Former double Formula 1 World Champion Fernando Alonso was left ruing a mistake in qualifying for this weekend's 2009 curtain-raising Australian Grand Prix in Melbourne – as he fears Renault's chances of opening the new campaign with a rostrum finish have taken something of a nose-dive.
Though the Spaniard had not looked particularly quick during the three practice sessions in the run-up to qualifying, he safely made it through Q1 and was confident of getting through to the Q3 shoot-out too – only for an error on his last lap to prove costly indeed and leave him down on the sixth row of the starting grid.
“We arrived here to fight for the podium,” the 21-time grand prix-winner reflected, “but this might not be the case tomorrow. We were very close to Q3 times – only two or three tenths of a second off – but I made a mistake as I tried to make up some time in the final corner.
“I'm disappointed as I thought I could be fifth or sixth on the grid. However, last year I started in twelfth and got up to fourth in the race, so I'm still confident that tomorrow, if we have an eventful race, I can get a good result.”
Renault's Albert Park misery was completed by a woeful showing from Nelsinho Piquet in the sister R29, with the Brazilian looking more like the driver who began last year than the one who ended it as he grappled around for grip and found himself just 17th at the close, eliminated in Q1 much like he was this time twelve months ago on his unconvincing grand prix debut.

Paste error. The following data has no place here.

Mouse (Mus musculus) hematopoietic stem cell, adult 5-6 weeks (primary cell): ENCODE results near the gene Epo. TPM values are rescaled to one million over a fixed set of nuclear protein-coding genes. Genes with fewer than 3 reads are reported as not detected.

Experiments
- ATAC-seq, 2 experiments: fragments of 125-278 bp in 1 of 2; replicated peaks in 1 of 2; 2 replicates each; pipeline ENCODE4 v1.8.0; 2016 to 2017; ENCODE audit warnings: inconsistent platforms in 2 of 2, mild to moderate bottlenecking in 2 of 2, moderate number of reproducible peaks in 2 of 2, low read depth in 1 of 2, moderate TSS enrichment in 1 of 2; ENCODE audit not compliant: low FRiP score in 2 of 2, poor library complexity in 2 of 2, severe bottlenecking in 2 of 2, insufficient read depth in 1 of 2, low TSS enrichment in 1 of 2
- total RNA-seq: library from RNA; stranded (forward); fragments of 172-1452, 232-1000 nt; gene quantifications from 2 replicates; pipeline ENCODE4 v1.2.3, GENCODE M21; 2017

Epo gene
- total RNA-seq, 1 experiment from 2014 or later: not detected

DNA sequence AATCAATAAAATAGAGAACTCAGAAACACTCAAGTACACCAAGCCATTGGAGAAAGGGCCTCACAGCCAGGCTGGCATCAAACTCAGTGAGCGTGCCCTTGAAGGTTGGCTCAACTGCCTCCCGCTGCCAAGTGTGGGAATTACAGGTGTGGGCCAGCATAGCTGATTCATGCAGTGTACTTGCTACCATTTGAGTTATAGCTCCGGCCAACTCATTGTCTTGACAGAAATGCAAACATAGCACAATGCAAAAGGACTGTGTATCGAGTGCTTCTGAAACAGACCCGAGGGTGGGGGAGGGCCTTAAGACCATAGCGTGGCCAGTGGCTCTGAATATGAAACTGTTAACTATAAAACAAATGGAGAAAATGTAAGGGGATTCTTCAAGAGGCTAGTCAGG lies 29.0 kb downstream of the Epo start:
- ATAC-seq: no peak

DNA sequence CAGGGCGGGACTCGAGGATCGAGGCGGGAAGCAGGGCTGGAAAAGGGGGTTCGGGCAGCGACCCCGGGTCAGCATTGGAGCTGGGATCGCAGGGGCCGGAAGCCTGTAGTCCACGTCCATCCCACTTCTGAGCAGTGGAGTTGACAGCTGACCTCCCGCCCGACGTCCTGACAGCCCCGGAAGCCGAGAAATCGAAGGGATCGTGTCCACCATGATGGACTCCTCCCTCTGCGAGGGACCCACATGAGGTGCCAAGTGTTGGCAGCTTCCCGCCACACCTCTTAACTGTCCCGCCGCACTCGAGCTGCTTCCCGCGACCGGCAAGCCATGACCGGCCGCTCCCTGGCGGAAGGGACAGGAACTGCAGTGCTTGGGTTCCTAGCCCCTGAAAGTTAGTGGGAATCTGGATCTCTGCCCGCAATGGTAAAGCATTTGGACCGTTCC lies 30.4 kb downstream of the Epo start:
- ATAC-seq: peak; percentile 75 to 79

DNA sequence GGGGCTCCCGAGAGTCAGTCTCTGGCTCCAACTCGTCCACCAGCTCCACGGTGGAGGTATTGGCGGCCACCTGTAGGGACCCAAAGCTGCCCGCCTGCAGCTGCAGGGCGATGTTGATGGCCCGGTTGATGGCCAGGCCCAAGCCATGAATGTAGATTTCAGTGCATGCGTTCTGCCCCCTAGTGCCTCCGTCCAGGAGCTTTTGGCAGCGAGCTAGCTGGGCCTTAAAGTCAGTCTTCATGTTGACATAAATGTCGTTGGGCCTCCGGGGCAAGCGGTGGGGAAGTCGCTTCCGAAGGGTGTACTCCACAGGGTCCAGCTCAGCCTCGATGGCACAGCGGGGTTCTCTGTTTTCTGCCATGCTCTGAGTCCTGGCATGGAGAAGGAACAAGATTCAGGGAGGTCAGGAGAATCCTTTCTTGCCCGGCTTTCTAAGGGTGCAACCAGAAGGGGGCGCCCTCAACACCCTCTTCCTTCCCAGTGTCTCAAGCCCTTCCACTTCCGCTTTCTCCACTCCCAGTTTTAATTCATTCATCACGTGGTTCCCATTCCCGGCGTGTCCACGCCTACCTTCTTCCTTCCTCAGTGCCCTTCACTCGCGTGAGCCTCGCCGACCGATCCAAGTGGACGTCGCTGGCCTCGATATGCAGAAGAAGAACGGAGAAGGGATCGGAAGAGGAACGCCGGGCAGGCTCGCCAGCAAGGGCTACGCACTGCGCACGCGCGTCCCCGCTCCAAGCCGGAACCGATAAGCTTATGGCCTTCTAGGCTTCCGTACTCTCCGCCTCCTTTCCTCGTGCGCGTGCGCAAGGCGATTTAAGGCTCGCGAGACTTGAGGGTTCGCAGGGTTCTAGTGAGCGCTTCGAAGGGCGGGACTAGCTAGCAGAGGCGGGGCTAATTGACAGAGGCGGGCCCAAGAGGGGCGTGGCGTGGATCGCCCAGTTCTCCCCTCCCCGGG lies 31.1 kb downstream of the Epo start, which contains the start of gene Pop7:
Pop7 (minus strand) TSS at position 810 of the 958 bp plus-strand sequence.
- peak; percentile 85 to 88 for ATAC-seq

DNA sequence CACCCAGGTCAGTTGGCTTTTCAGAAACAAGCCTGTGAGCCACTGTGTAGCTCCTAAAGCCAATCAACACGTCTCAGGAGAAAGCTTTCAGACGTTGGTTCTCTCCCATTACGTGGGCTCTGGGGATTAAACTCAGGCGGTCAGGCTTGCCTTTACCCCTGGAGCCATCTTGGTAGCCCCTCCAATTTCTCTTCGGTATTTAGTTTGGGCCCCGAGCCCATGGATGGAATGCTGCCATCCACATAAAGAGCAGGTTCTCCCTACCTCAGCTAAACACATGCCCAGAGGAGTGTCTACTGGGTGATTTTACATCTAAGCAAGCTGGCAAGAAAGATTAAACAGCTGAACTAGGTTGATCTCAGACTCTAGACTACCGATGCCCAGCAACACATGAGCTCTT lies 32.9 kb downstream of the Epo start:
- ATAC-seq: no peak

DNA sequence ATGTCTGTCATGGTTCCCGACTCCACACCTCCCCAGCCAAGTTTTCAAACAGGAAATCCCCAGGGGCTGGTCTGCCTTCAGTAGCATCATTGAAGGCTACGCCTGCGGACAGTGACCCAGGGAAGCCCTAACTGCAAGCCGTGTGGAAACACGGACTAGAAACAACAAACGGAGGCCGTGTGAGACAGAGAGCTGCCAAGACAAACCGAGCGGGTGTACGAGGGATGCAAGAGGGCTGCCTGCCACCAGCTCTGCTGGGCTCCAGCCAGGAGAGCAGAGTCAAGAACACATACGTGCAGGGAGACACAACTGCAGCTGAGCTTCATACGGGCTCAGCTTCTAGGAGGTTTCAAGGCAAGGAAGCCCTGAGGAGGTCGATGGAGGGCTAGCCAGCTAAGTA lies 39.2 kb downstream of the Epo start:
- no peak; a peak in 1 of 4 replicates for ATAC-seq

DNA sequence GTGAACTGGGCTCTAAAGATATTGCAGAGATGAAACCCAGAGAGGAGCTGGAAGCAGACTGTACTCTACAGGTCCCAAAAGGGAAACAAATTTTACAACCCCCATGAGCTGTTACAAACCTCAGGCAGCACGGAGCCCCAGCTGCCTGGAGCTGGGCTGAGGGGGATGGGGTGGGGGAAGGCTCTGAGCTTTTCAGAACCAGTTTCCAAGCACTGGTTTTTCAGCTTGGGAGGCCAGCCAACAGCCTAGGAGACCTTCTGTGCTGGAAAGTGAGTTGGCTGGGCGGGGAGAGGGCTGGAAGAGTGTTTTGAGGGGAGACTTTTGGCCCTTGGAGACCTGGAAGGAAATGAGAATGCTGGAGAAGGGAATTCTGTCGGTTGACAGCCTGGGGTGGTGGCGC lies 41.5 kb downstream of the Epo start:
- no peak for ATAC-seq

“I knew it was going to be a bit tough today,” the 23-year-old acknowledged, “after a difficult weekend for us. At the start of qualifying the car seemed okay, but then I started to struggle. This track is not one I enjoy particularly. I was pushing a little too hard and made a mistake in the last sector.”
Looking back over the session, the Régie's
executive director of engineering Pat Symonds admitted that it had failed to live up to expectations – and conceded, moreover, that the grid slots do not allow for any risky or inventive strategies to be brought into play on race day.
“The track conditions were quite good today,” the Englishman remarked, “with reasonably high temperatures despite the fact that qualifying took place late in the day. That did not give us any problems.
“We are obviously disappointed, but the performance of all the cars is very close and our position in qualifying doesn't necessarily reflect where we will finish in the race. Our positions on the grid will certainly require us to use quite a conventional strategy, as will be shown tomorrow by the fuel loads that we choose.
“I think that we're not too far from the teams that we should be fighting, and we hope that our KERS system will bring us a genuine advantage during race conditions tomorrow.”